February's pending home sales report probably wiped some worry lines off the brows of industry insiders. Contract signings bounced back from a 3% drop in January, rising 3.5%. The news was particularly sweet on the heels of a dismal 7.1% decrease in existing home sales a week earlier.
In an article scarily titled "Death of the Starter Home," MarketWatch writer Daniel Goldstein said Millennials and others are struggling to find first homes they can afford. He quotes a study by San Francisco based real estate research firm Trulia which found fewer affordable starter homes than four years ago in 95 of the largest 100 markets. The change in some cases was staggering.
Trulia defined starter as a home in the lower third of a market's valuation and affordable to those making the market's median income. The supply of such homes has dived by 74% (Portland, OR) to 88% (Salt Lake City) in 10 hot markets. Following Salt Lake were San Antonio, Austin, San Diego, Nashville, Orange County (CA), Denver, Houston, and San Francisco.
The company counted about 238,000 starters among the 860,000 homes for sale (28%) in surveyed markets, down from 425,000 (30%) of a much larger total inventory in 2012. In addition, a buyer would only have to dedicate 32% of household income to buy a 2012 starter compared to 37% today.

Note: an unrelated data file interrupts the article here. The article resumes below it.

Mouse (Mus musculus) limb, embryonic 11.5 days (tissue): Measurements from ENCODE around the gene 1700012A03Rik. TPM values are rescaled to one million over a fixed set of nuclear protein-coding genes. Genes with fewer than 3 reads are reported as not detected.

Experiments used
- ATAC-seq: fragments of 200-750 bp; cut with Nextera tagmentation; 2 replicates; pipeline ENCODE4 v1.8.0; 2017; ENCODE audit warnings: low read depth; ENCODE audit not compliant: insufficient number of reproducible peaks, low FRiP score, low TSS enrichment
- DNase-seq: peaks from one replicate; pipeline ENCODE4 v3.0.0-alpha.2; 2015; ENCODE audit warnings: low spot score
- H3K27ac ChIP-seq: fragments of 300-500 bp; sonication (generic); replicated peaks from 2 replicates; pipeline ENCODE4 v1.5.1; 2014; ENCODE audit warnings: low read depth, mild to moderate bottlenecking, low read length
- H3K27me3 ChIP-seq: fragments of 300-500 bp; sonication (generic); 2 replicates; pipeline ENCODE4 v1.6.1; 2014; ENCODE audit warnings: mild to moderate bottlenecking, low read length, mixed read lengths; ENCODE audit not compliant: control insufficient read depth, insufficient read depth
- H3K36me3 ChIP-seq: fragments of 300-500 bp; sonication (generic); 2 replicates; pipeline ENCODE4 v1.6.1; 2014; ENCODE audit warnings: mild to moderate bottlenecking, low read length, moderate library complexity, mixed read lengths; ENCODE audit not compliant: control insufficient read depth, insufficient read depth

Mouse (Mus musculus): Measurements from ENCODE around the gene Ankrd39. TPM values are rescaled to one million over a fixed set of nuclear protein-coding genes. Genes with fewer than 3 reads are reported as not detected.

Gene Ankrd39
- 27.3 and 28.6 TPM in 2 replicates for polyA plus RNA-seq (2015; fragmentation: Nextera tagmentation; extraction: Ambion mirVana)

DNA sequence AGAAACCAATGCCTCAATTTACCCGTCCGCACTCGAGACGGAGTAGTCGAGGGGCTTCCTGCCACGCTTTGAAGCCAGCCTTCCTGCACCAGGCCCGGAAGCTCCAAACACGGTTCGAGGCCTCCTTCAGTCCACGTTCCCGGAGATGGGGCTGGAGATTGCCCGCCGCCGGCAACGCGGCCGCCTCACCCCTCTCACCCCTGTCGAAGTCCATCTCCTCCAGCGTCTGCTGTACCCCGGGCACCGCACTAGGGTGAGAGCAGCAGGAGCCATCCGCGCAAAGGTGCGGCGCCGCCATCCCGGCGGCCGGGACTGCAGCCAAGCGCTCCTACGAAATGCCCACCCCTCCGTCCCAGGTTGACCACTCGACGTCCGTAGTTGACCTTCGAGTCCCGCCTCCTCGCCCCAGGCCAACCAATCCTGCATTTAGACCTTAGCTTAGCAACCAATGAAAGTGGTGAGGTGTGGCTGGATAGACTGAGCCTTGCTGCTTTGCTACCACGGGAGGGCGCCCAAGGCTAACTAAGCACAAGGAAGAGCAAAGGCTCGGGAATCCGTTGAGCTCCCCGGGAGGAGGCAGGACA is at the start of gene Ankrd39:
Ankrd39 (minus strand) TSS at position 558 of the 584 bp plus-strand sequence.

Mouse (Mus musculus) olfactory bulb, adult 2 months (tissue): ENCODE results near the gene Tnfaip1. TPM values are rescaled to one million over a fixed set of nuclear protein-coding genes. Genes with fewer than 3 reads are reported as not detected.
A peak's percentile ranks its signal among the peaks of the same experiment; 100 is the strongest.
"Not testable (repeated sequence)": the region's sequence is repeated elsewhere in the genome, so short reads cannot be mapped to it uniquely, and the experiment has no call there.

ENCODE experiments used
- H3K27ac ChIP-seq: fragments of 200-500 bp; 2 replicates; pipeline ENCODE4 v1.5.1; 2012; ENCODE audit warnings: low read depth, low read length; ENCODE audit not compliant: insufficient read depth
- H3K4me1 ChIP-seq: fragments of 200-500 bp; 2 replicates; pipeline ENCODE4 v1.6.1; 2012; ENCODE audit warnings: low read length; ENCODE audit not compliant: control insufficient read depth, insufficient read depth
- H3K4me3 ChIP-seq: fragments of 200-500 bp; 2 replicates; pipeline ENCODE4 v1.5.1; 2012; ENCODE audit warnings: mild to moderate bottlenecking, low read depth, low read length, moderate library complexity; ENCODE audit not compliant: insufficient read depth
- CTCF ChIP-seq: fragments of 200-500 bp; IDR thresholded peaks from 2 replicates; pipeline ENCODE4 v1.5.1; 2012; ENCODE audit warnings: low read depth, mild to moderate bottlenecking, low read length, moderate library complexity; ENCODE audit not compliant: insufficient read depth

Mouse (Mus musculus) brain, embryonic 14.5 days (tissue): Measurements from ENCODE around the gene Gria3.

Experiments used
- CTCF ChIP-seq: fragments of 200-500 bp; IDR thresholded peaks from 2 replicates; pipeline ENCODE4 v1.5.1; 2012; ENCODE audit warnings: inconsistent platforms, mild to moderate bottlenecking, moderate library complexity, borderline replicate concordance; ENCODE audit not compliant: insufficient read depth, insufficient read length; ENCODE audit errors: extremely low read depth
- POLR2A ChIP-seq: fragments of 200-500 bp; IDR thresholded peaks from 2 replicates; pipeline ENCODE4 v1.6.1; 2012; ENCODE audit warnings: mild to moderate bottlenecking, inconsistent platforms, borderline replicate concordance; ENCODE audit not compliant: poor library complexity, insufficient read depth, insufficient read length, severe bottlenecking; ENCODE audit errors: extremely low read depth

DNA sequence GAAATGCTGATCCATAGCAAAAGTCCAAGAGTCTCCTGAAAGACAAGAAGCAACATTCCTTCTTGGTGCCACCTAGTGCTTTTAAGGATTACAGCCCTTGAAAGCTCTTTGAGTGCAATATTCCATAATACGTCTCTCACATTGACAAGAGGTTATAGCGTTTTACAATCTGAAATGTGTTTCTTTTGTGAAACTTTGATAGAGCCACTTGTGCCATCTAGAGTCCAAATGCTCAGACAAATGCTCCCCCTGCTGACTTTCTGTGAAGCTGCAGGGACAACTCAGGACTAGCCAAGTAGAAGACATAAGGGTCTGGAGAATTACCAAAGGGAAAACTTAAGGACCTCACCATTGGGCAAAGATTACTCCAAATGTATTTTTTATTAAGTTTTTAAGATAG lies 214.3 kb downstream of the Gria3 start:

Trulia gave two primary reasons for the shortage; investor purchases at foreclosure of what could have served as starters but are now rentals, and the large portion of lower-priced (relative to higher priced) homes that are still underwater and thus hard for owners to sell.
The next hike in the fed funds rate is again a moving target. Last week the San Francisco Fed President, John Williams, said that April or June, referring to upcoming meetings of the Federal Open Market Committee (FOMC) "would definitely be potential times to have an increase in interest rates." That was echoed later by two other presidents, James Bullard of St. Louis who pointed to April and Philadelphia's Patrick Harker who said he would support a rate increase "soon."
Then in a speech on Tuesday, Fed Chair Janet Yellen said the U.S. economy was doing well, especially vis-à-vis the job market and consumer spending but she wasn't nearly so upbeat about the global economy, expressing particular concern about China and oil. According to CNN Money, "Her remarks made an interest rate hike at the Fed's next meeting in April seem unlikely." Whether markets have greater trust in Yellen or merely because she spoke last, Wall Street rallied and the S&P turned positive for the year.